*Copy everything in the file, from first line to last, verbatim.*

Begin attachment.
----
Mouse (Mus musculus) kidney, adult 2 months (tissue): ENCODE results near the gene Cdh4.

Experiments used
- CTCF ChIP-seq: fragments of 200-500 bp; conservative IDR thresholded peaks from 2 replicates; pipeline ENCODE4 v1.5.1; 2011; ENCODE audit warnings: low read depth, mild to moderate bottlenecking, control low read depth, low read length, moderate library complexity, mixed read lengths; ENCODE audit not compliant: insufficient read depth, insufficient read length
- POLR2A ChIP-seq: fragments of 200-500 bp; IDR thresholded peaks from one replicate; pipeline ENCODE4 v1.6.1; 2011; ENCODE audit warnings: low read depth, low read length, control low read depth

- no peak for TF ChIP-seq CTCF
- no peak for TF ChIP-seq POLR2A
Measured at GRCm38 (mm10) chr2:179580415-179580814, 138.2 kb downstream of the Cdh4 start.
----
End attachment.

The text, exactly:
Mouse (Mus musculus) kidney, adult 2 months (tissue): ENCODE results near the gene Cdh4.

Experiments used
- CTCF ChIP-seq: fragments of 200-500 bp; conservative IDR thresholded peaks from 2 replicates; pipeline ENCODE4 v1.5.1; 2011; ENCODE audit warnings: low read depth, mild to moderate bottlenecking, control low read depth, low read length, moderate library complexity, mixed read lengths; ENCODE audit not compliant: insufficient read depth, insufficient read length
- POLR2A ChIP-seq: fragments of 200-500 bp; IDR thresholded peaks from one replicate; pipeline ENCODE4 v1.6.1; 2011; ENCODE audit warnings: low read depth, low read length, control low read depth

- no peak for TF ChIP-seq CTCF
- no peak for TF ChIP-seq POLR2A
Measured at GRCm38 (mm10) chr2:179580415-179580814, 138.2 kb downstream of the Cdh4 start.